(For added fun, compare these photos with this photo, taken in November 2005. Notice the difference in size and shape of Mare Crisium, the small oval seen at the top of today's image and the April 2005 image and much more prominently visible at the 2:00 position of the November 2005 photo and the photo below. Why does it look different? Libration, baby! Check it out! The cool motion that lets us view 59% of the Moon's surface!)
Today the Moon is waxing gibbous, more nearly Full. Soon it will move to within one degree of Mars, something I meant to mention earlier. But looking at the Moon a few hours ago, I noticed something about it that I've noticed for several years.
It looks sepia-toned to me.
The Full Moon, something like how I see it. Modified version of image taken from http://www.freedigitalphotos.net/details.php?gid=165&sgid=&pid=1750
I don't know when it was that I first noticed this. I think it was sometime in 1997 or 1998, when my grandmother was in her final nursing home. I stepped out into the parking lot one night as I was heading home, looked at the rising Full Moon, did a little trick with my optical perception, and wham - a Sepia Moon. Or copper-on-lemon. Or brown-on-white.
It's weird. I wonder if its indicative of something wrong with my eyes, or if it's a trick of seeing what you expect to see, or if I'm actually seeing the true color of the Moon. Does anyone else see the Moon like this? Does everyone? I have no idea. I'd be interested in finding out.
In the meantime, there's a conjunction of the Moon and Mars coming up tonight! I'll try to get photos.
Thursday, April 17, 2008
Hmmm...too bad they haven't Googled the words "headless rabbit". They would have been led to the world's leading authority on headless rabbits, at least as far as Google is concerned. Based on reports from around the world, I believe we may be able to suggest a description of the culprit: about 18 inches long, tail, pointy ears, whiskers, sharp bitey teeth, fondness for catnip, cheezburgers, and inexplicably biting the heads off rabbits...
German police probe animal beheadings
BERLIN, Germany (AP) -- Police are investigating who might have decapitated scores of animals and drained them of their blood* in a west German city, a spokesman said Thursday.
Over the past year the corpses of 21 rabbits, three chickens and four wild birds have been found headless in and around the city of Bochum, police spokesman Volker Schuette said.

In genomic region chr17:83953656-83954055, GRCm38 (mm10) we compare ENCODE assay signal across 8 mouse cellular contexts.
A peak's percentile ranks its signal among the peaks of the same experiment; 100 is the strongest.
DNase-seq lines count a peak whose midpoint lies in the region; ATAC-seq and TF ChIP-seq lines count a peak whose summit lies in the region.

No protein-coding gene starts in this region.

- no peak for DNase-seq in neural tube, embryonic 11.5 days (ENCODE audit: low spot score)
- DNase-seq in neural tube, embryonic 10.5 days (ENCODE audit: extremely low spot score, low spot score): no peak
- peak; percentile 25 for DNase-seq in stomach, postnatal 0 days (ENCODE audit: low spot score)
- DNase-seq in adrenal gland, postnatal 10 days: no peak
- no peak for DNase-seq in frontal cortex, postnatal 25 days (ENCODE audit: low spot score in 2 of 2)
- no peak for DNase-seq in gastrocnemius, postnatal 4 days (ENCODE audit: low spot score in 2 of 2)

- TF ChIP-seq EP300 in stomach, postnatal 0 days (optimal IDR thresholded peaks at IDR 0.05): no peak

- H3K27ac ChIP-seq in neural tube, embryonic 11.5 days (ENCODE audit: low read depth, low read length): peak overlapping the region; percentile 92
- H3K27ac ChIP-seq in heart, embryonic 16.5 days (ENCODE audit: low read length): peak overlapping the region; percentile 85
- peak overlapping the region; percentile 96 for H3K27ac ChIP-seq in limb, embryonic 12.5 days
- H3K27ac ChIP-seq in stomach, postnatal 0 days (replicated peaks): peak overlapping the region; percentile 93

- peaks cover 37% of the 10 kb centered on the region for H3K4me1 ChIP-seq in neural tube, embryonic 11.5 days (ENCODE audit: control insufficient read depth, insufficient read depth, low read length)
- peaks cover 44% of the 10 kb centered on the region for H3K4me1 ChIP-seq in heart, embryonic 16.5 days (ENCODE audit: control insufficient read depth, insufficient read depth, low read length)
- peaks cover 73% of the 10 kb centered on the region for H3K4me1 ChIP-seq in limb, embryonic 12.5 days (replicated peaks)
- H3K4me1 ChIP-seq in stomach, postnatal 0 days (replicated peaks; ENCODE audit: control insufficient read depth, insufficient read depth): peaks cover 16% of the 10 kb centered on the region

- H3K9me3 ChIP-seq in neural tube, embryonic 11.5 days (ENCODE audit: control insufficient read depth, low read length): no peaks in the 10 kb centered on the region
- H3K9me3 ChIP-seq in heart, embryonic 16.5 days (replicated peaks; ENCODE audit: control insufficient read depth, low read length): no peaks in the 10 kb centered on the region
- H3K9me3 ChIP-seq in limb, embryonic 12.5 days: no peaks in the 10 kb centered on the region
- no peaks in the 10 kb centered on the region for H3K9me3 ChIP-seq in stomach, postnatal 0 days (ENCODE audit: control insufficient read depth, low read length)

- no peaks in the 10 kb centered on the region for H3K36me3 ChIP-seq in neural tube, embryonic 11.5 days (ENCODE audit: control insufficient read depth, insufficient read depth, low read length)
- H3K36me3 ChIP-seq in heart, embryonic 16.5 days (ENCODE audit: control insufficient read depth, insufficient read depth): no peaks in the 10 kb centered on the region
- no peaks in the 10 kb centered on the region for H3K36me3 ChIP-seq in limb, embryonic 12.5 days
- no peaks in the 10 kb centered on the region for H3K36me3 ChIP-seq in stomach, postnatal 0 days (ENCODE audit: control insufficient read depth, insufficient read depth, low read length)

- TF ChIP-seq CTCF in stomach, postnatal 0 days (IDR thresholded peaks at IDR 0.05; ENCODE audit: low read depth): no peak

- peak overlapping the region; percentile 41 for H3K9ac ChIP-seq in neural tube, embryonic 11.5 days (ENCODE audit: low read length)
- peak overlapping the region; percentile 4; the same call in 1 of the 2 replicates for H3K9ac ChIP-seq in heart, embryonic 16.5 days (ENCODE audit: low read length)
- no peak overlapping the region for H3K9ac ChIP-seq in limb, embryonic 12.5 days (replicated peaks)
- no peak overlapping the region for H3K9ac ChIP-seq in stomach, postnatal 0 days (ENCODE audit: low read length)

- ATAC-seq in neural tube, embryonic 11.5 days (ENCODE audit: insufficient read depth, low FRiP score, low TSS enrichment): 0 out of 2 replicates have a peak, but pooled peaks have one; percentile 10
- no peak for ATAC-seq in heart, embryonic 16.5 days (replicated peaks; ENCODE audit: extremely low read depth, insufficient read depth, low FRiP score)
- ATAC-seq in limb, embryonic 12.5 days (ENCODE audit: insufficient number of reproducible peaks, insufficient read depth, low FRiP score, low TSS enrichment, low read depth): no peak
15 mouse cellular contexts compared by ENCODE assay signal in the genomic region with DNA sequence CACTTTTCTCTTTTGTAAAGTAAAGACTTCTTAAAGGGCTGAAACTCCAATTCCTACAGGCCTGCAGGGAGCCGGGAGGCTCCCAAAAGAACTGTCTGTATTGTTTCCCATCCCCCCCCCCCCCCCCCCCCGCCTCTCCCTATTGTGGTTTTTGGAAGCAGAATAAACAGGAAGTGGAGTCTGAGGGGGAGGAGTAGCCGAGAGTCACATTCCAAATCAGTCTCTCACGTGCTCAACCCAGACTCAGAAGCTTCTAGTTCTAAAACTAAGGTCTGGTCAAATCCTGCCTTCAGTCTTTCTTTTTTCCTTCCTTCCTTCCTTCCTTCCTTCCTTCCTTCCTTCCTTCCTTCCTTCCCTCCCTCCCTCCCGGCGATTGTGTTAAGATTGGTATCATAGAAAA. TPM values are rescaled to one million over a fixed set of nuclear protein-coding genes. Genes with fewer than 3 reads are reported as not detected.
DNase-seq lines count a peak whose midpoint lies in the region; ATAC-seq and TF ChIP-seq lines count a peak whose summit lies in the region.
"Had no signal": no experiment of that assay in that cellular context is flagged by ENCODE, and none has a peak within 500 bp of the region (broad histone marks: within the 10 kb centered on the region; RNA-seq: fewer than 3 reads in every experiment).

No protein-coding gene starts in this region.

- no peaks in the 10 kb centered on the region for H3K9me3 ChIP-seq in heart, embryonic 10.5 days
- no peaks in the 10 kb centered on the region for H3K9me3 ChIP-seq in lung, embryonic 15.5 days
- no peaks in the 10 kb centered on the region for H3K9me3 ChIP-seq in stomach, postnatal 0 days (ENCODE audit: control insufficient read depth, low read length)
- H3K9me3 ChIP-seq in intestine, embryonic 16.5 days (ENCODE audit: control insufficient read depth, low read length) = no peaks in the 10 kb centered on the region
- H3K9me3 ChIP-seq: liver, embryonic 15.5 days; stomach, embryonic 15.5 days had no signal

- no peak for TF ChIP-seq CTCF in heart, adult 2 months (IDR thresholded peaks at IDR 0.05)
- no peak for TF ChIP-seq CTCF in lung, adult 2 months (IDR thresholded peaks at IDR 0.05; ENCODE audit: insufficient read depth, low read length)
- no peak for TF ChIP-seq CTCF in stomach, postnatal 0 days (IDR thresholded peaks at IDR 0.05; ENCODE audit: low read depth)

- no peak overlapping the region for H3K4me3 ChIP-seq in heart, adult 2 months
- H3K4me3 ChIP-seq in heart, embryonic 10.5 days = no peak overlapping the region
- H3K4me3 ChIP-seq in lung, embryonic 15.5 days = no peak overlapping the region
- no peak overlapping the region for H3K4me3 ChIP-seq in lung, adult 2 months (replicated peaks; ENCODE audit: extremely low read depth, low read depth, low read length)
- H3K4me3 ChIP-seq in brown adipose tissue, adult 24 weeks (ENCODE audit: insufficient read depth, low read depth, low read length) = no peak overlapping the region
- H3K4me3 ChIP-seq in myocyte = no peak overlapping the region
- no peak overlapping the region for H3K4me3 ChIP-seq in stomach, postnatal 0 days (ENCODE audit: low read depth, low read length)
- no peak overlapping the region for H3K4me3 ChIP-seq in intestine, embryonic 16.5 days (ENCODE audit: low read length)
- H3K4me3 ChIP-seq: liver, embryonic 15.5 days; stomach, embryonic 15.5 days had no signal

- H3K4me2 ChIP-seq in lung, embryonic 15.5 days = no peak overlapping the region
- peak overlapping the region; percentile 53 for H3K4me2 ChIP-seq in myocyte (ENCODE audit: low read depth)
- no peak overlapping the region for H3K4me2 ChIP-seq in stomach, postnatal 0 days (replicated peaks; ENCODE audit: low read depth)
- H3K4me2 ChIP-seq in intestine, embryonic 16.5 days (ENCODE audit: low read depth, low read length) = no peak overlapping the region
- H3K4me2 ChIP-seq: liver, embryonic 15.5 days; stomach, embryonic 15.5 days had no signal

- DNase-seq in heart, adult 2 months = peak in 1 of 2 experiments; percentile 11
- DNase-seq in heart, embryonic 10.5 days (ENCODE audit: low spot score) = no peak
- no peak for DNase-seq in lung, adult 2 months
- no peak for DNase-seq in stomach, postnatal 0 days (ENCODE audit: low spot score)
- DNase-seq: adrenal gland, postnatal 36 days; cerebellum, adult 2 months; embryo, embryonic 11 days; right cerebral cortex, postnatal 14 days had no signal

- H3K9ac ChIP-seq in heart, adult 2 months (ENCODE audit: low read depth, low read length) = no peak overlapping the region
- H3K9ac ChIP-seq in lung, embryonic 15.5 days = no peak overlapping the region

Police have formed a special commission to investigate the grisly discoveries, but so far have no clues about who may have killed the animals.
*"Drained them of their blood"? An interesting detail. I wonder what this is based on? If a cat kills an animal by breaking its neck, and then bites the head off, will blood come pouring out? Or will it stay in in the veins and arteries, not pushed around by the pumping action of the animal's dead heart? Could this be mistaken for being "drained of blood"?
Wait. Yes it is.
I paid $3.39 (and nine-tenths of a cent) per gallon for gasoline today. To fill up my mom's car, which I will be borrowing tomorrow while mine is in the shop. It cost more than $42 to top off her tank. And I got off easy - the station across the street was $3.49/gallon.
When Douglas Adams traveled to Beijing in 1988 on his quest to see a Baiji dolphin as part of the Last Chance to See expeditions, he encountered a city of bicycles. There were motor vehicles, of course, and massive pollution, but bicycles were the primary form of transportation.
Not anymore. Cars have become far more common in China than they were two decades ago. As the economic status of the Chinese people improves, many of them are emulating the lifestyle long considered standard for Americans and other Western cultures - including two cars in every garage. India is following suit.
In Lester del Rey's short story "The Coppersmith," one of the Little People awakes from six score years of slumber to find himself in a world he does not understand, where aluminum pots and pans resist his copper-mending skills and automobiles belch filth into the air, smoke that irritates him in a way that his beloved pipe tobacco does not. In the end he comes to an accommodation with this new world. In order to earn the honest living required of him, he takes a job in the only place where he finds that his skills with the old metals are sought after: a body shop, where he mends the copper and brass parts that once comprised critical parts of auto engines. (del Rey wrote this in 1939.) He reasons that, even though the pollution from automobiles sickens him and keeps others of his kind in enforced slumber, the more cars there are on the road, the sooner they will use up the finite natural resource that fuels them. So he puts his skills to work to speed the day.*
If only it were that simple.
How soon will we use up all of our available oil? It's hard to say, and it really depends on what your definition of the word "available" is. Once upon a time crude oil could be found bubbling to the surface in some places, but later it became necessary to drill to get at the big deposits. And then to drill deeper, and sideways, and in more inaccessible places. Someday all that may be considered low-hanging fruit as oil exploration turns to more and more difficult sources of oil.
Not that the availability of oil is what's driving the price up. No, there are other factors at play, economic factors too complex for me to even think about reading up on this close to bedtime.